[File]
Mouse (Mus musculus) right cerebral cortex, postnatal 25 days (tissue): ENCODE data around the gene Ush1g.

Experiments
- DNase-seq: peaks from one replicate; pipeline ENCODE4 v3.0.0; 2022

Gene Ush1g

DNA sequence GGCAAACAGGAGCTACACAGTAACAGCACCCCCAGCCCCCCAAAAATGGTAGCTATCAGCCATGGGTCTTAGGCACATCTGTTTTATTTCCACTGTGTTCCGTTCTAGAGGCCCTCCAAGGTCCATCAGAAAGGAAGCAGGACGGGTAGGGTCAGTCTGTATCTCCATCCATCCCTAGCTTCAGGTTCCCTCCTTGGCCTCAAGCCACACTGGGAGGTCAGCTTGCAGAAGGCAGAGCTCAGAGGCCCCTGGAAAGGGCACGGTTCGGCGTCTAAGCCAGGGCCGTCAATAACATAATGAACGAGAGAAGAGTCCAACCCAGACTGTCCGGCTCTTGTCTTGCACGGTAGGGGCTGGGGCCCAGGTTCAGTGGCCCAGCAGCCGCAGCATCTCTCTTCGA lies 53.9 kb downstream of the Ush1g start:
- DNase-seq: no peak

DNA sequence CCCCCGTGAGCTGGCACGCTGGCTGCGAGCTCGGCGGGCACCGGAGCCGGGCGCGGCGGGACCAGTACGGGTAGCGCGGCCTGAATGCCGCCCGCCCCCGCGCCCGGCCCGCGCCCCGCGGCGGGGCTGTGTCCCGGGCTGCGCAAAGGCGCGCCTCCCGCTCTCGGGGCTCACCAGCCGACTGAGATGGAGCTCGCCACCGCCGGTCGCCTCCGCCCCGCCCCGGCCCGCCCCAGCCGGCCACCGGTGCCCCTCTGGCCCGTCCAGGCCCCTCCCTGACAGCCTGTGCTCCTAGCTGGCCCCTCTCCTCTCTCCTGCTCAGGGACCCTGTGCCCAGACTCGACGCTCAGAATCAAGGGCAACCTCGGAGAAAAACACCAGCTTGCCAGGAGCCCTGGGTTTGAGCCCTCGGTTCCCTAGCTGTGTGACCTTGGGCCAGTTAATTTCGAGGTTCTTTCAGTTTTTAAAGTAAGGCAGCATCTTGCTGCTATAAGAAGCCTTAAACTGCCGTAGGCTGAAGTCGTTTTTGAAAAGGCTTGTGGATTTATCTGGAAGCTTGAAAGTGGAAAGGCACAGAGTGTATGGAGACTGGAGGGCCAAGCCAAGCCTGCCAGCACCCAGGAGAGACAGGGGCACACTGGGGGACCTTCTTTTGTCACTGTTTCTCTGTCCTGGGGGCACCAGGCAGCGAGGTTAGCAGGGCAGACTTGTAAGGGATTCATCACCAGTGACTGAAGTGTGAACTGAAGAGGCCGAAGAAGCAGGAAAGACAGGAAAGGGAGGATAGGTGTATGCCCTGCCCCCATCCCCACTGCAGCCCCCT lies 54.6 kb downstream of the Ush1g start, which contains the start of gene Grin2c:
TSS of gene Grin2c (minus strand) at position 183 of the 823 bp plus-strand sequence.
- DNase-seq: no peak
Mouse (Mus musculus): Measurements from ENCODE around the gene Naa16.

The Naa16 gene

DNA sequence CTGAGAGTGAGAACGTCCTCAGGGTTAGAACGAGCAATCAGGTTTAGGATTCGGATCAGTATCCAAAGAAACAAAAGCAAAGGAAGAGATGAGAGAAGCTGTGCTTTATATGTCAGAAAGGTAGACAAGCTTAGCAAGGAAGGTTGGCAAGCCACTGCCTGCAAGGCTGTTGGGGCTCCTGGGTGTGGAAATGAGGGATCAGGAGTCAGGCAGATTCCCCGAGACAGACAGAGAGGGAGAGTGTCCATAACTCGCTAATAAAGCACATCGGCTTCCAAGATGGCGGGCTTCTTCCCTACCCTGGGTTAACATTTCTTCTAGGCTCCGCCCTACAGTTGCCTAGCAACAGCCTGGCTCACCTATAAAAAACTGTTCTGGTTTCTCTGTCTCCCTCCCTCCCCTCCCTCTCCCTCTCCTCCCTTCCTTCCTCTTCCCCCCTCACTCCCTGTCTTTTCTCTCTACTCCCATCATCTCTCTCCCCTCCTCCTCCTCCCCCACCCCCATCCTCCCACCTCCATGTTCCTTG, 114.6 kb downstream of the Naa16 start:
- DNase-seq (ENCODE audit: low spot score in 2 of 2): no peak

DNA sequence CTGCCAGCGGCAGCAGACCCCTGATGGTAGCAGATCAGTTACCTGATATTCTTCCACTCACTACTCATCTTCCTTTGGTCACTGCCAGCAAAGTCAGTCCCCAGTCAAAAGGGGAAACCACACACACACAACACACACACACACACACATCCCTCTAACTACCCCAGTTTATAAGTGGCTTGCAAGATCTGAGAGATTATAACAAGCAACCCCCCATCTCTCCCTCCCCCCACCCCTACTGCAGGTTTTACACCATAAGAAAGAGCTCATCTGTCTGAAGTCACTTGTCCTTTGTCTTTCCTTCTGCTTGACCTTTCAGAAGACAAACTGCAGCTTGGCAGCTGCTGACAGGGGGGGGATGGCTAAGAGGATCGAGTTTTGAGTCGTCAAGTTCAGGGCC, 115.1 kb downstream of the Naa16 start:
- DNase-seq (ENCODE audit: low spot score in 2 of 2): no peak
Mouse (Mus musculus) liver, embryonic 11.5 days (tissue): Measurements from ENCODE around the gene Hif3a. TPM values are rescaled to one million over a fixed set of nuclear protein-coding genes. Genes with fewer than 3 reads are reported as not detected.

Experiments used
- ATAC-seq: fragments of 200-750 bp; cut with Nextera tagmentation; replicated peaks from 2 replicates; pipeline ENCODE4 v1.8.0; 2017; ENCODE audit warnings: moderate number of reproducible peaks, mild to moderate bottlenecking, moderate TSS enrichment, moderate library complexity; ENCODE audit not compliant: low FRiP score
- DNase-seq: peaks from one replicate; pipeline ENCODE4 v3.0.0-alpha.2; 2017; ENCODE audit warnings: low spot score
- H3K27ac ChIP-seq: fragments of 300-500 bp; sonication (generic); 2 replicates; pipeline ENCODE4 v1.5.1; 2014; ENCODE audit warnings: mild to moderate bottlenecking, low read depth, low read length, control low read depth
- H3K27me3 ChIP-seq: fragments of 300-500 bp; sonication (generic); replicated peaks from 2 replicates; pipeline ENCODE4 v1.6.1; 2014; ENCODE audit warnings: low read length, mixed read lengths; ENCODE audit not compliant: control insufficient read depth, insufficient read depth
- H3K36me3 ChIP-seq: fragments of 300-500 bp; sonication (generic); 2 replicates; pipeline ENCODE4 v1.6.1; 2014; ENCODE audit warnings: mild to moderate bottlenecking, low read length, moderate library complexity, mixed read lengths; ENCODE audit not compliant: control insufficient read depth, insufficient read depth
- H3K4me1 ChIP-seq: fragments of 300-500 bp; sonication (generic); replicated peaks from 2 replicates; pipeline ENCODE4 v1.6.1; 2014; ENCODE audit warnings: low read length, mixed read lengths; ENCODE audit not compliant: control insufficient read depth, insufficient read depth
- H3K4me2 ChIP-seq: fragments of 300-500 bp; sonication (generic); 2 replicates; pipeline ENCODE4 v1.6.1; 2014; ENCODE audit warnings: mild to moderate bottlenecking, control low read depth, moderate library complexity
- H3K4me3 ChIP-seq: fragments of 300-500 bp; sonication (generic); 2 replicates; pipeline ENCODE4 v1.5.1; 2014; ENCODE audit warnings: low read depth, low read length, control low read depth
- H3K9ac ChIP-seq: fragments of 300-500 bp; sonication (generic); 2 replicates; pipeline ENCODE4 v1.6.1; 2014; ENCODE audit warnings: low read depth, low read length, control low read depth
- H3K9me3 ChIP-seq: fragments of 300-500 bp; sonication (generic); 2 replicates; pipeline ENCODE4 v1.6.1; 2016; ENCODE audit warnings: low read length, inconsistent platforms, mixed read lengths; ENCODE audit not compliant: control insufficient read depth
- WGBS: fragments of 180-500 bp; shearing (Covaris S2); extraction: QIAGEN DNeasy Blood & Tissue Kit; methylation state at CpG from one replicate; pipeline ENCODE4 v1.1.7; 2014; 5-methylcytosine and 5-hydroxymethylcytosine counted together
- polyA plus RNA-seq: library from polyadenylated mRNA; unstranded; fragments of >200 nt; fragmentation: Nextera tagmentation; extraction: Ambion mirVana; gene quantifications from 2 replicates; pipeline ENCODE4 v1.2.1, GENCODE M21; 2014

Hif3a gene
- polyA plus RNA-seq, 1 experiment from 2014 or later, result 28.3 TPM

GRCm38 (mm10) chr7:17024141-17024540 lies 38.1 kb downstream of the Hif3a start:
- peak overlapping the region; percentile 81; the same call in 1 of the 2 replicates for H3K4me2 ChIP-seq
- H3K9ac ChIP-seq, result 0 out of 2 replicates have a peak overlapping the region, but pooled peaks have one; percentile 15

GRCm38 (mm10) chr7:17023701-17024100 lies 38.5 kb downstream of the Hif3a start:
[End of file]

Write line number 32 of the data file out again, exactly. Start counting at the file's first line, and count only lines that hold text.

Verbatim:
GRCm38 (mm10) chr7:17024141-17024540 lies 38.1 kb downstream of the Hif3a start: